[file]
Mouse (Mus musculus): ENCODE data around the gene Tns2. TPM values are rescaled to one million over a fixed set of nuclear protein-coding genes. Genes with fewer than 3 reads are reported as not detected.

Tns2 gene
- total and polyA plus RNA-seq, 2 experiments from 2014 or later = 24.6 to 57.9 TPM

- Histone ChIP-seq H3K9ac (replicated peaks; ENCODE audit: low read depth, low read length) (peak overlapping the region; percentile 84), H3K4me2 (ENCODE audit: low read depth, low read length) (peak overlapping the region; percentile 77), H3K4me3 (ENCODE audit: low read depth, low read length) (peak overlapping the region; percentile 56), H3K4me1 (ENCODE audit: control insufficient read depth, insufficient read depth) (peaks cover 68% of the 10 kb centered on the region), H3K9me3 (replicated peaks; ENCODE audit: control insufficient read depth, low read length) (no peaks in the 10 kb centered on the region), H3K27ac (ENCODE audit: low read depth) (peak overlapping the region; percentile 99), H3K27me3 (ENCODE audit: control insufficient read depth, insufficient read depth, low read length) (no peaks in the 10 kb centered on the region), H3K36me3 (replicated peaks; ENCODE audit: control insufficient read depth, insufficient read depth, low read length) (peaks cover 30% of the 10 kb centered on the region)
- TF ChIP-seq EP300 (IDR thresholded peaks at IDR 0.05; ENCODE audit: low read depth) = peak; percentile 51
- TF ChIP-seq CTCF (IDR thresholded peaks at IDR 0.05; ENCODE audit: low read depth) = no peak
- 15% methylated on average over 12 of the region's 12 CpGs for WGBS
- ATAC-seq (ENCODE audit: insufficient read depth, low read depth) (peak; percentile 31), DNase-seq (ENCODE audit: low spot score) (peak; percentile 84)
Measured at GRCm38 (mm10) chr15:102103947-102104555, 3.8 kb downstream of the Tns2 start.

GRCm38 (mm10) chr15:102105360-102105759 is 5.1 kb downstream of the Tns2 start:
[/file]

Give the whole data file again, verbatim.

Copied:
Mouse (Mus musculus): ENCODE data around the gene Tns2. TPM values are rescaled to one million over a fixed set of nuclear protein-coding genes. Genes with fewer than 3 reads are reported as not detected.

Tns2 gene
- total and polyA plus RNA-seq, 2 experiments from 2014 or later = 24.6 to 57.9 TPM

- Histone ChIP-seq H3K9ac (replicated peaks; ENCODE audit: low read depth, low read length) (peak overlapping the region; percentile 84), H3K4me2 (ENCODE audit: low read depth, low read length) (peak overlapping the region; percentile 77), H3K4me3 (ENCODE audit: low read depth, low read length) (peak overlapping the region; percentile 56), H3K4me1 (ENCODE audit: control insufficient read depth, insufficient read depth) (peaks cover 68% of the 10 kb centered on the region), H3K9me3 (replicated peaks; ENCODE audit: control insufficient read depth, low read length) (no peaks in the 10 kb centered on the region), H3K27ac (ENCODE audit: low read depth) (peak overlapping the region; percentile 99), H3K27me3 (ENCODE audit: control insufficient read depth, insufficient read depth, low read length) (no peaks in the 10 kb centered on the region), H3K36me3 (replicated peaks; ENCODE audit: control insufficient read depth, insufficient read depth, low read length) (peaks cover 30% of the 10 kb centered on the region)
- TF ChIP-seq EP300 (IDR thresholded peaks at IDR 0.05; ENCODE audit: low read depth) = peak; percentile 51
- TF ChIP-seq CTCF (IDR thresholded peaks at IDR 0.05; ENCODE audit: low read depth) = no peak
- 15% methylated on average over 12 of the region's 12 CpGs for WGBS
- ATAC-seq (ENCODE audit: insufficient read depth, low read depth) (peak; percentile 31), DNase-seq (ENCODE audit: low spot score) (peak; percentile 84)
Measured at GRCm38 (mm10) chr15:102103947-102104555, 3.8 kb downstream of the Tns2 start.

GRCm38 (mm10) chr15:102105360-102105759 is 5.1 kb downstream of the Tns2 start: